In my virtual environment recently, I experienced two major failures. The first was with VMware vNetwork Distributed Switch and the second was related to the use of a VMware vShield. Both led to catastrophic failures, that could have easily been avoided if these two subsystems failed-safe instead of failing-closed. VMware vSphere is all about availability, but when critical systems fail like these, not even VMware HA can assist in recovery. You have to fix the problems yourself and usually by hand. Now after, the problem has been solved, and should not recur again, I began to wonder how I missed this and this led me to the total lack of information on how these subsystems actually work. So without further todo, here is how they work and what I consider to be the definition for fail-safe.
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I have been thinking about blades and virtualization security for some time spurred on by a conversation with Brad Hedlund six months ago. Nearly all my customers use Blades and virtualization security is a big concern to them. In my Rethinking vNetwork Security article, I touched on some of the issues in response to Brad’s comments a while back. I would like to now expand that discussion to blades.
There are three sets of blade enclosures I would like to discuss, those that use pass thru networking, those that use standard switching fabric within the enclosures, and those that use flexible interconnects such as HP Flex-10 and Cisco Palo adapters. The last is the so called physical-virtual network device.
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With the release of vSphere 4.1, VMware has added to their Dynamic Resource Load Balancing (DRLB) suite of tools that I hinted at in my post on Dynamic Resource Load Balancing that I wrote last week as well as providing new memory over commit and other functionality. In essence, vSphere 4.1 is more than a point release, this update includes many features that aid in security, reliability, and is a direct response to customer requests.
During the Virtualization Security Podcast on 6/22, Steve Orrin of Intel and Dennis Morreau of RSA joined us to discuss the impact of Intel Westmere chips built-in Trusted Platform Module (TPM) and Trusted Execution Technology (TXT) on Cloud and Virtualization Security. TPM is not all that new, but TXT’s usage in virtualization security is new. Both together can form a hardware root of trust for the virtual environment.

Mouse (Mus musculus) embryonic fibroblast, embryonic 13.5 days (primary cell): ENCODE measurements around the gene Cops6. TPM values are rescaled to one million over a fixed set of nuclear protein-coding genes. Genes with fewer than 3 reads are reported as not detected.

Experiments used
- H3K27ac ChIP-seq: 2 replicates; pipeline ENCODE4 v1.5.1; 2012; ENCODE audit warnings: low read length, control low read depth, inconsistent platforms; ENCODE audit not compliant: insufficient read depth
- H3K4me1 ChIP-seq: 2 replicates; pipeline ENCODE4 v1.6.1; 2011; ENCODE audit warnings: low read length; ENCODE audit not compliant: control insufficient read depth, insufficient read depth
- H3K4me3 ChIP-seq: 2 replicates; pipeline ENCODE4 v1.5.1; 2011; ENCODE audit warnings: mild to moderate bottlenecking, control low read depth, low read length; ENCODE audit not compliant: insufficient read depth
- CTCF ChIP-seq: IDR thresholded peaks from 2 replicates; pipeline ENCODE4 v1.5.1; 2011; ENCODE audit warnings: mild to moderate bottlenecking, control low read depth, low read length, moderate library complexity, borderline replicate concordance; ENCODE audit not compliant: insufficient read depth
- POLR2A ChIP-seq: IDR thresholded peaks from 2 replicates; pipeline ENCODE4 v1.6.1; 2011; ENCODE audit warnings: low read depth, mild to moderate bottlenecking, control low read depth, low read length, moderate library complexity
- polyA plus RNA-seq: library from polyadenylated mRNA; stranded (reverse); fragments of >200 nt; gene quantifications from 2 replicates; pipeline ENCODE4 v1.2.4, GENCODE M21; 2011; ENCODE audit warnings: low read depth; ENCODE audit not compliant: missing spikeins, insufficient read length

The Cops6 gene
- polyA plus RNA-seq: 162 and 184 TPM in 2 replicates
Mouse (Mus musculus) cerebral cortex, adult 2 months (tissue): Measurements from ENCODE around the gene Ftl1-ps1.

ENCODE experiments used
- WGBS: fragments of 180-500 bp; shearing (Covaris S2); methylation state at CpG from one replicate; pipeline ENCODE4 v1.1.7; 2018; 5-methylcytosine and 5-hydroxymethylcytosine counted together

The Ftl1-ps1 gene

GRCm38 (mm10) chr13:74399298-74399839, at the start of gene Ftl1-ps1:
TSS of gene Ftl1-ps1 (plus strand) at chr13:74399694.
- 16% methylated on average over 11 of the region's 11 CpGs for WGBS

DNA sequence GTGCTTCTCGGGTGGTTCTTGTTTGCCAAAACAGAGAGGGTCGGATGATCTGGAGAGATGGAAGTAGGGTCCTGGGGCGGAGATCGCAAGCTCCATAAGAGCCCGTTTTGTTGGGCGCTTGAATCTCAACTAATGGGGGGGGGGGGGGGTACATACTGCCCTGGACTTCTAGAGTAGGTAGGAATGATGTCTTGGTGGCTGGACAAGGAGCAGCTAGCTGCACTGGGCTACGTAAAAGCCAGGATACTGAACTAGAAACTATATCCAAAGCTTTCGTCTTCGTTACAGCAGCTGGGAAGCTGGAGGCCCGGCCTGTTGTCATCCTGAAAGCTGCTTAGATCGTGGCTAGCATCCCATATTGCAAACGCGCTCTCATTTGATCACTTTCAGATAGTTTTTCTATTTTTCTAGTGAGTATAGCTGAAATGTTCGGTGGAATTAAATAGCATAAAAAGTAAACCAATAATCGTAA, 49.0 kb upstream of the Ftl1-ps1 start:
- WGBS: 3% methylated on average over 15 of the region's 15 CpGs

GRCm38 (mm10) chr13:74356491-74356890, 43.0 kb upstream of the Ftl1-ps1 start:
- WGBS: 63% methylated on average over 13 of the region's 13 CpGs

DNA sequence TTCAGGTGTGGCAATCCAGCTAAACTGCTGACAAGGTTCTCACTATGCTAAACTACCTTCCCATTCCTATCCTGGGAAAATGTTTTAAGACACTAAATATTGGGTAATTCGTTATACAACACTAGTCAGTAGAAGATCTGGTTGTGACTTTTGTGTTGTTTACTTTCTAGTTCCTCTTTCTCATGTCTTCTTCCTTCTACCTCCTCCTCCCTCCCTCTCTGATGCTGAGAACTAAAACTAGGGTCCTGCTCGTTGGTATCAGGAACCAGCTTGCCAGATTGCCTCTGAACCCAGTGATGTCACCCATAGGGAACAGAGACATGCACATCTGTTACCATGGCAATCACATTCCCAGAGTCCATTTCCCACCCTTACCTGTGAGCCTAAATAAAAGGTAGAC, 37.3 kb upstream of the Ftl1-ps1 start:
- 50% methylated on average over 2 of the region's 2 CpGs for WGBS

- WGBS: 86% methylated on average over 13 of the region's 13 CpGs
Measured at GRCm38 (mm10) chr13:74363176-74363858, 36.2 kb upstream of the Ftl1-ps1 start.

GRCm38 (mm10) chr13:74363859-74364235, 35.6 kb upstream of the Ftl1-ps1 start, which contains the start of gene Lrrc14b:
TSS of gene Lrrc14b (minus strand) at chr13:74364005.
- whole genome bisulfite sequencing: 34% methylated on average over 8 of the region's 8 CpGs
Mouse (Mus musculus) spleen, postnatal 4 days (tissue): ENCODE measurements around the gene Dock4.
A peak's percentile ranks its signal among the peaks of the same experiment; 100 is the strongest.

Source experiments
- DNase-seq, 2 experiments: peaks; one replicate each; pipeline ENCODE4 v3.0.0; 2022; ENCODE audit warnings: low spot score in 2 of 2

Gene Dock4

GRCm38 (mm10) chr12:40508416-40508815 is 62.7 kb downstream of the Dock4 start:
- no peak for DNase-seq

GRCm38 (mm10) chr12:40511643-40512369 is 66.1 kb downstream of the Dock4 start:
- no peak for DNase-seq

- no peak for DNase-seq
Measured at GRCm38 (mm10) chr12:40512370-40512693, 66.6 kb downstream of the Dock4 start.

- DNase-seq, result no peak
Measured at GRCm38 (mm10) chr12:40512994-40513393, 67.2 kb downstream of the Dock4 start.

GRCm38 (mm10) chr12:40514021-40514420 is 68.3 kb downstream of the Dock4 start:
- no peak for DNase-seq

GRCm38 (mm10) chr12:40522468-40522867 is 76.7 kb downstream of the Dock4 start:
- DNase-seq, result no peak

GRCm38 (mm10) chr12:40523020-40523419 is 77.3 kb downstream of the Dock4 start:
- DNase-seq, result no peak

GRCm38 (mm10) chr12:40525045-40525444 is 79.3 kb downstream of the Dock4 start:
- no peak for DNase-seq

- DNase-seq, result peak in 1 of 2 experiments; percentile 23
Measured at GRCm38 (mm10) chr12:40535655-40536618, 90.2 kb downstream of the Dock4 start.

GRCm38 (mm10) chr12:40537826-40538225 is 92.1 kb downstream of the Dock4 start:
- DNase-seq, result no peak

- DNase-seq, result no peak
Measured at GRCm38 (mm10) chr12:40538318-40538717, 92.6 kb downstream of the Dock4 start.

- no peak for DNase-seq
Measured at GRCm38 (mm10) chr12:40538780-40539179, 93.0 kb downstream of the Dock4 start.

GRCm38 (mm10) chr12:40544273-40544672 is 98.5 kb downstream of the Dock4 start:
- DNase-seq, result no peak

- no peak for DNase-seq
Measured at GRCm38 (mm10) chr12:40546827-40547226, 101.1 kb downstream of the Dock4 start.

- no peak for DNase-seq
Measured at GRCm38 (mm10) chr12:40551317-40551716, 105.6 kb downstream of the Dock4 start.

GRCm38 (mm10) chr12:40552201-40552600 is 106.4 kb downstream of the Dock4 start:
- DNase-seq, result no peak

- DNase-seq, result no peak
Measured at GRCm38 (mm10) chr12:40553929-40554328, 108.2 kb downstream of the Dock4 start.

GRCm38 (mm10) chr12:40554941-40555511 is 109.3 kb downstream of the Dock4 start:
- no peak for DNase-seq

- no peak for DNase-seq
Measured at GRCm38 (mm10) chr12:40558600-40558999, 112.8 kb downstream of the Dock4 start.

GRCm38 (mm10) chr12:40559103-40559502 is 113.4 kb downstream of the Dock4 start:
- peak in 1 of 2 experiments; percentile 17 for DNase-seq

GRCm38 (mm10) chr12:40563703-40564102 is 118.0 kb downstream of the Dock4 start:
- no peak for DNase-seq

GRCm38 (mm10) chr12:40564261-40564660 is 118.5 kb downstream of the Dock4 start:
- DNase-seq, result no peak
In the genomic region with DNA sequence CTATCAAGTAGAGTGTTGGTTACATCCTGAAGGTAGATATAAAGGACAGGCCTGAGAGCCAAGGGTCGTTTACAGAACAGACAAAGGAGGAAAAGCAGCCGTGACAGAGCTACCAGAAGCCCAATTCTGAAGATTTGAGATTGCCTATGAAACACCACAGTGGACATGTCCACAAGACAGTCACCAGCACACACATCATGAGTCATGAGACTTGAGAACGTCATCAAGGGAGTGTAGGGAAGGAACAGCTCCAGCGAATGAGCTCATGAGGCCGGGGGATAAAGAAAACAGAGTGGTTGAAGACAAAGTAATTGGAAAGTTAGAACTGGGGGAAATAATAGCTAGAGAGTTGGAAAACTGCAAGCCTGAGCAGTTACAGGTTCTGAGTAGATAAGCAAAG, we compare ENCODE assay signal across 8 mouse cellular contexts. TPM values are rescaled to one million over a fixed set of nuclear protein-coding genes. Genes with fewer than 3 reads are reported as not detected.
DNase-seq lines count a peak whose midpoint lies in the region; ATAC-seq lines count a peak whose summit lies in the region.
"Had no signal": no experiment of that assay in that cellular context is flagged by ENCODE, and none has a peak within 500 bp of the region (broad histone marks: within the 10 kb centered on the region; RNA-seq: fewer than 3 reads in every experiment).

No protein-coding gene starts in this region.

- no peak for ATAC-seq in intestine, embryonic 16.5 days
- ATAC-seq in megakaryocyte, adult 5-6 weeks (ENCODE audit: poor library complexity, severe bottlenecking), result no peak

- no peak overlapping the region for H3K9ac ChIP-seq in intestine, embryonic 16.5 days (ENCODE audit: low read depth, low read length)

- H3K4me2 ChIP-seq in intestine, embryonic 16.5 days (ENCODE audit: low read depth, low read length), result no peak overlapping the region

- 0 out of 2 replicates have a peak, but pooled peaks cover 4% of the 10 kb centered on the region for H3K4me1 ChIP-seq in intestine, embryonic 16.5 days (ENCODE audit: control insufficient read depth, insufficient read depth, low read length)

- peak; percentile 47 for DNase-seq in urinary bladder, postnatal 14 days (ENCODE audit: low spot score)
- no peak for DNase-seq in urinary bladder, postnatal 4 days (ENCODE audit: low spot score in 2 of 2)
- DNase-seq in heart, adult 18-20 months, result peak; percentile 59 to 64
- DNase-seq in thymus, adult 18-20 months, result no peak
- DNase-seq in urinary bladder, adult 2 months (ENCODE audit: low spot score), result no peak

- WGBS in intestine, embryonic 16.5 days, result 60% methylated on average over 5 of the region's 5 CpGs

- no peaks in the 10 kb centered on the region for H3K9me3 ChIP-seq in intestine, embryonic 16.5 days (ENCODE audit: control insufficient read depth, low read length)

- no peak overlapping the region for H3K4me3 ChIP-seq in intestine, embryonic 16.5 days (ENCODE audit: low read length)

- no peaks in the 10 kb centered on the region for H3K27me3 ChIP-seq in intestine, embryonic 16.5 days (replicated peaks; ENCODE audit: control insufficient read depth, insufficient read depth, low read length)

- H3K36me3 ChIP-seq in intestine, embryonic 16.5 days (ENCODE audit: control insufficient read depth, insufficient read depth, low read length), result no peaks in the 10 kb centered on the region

At the moment however, these technologies are limited to just providing a secure launch of a well known hypervisor within the hardware. As such they have not been extended to the virtual machine. TXT however solves a very important issue that at the time the book VMware vSphere and Virtual Infrastructure Security was written had theoretical solutions, I speak of Blue Pill style attacks. There were rumors of Hyperguard or Guard Hype tools becoming available, but they are only research projects. TXT on the other hand, offers protection from Blue Pill style attacks.
The security companies are looking into all aspects of virtual environment introspection to label, tag, or mark all objects for compliance reasons, inspect the contents of virtual machines for asset management (CMDB), and an early form of Root Kit detection.
Virtualization Security is not just about the firewall, it is about the entire ecosystem, auditing, compliance, and object management.
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During the Virtualization Security Podcast on 5/13, IBM’s David Abercrombie joined us to discuss IBM’s Virtualization Security Protection for VMware (VSP) which contains several exciting uses of the VMsafe API for VMware vSphere. These being:
* Network: Network Monitoring, Firewall, Access Control, and a Protocol Analysis Module
* Memory: Rootkit Detection
The most recent Virtualization Security Podcast was on the subject of virtualization security for the SMB. Specifically cover the case where the customer wanting virtualization security could afford to purchase a hypervisor and perhaps one other security product. In the end the panelists came up with a list of suggestions for virtualization security for the SMB that are applicable to all levels of Virtualization. The panel looked at SMB security with an eye towards Availability, Integrity, and Confidentiality.
There are now more players in the virtualization security product space. While at RSA Conference 2010 I walked the show floor in search of these vendors to discover what they were doing. While some vendors do not address virtualization security, the vast majority are either looking to do so or actually have a virtualization security product.
Cloud Computing ...
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The Cisco-VMware-NetApp (CVN) was discussed on the Virtualization Security Podcast as it pertains to Secure Multi-Tenancy (SMT). This is a major concern that was also discussed at RSA Conference 2010 within the Cloud Security Alliance Summit. The question still remains how to achieve this goal however. CVN is a very good start, but as we discussed on the podcast is missing some key elements.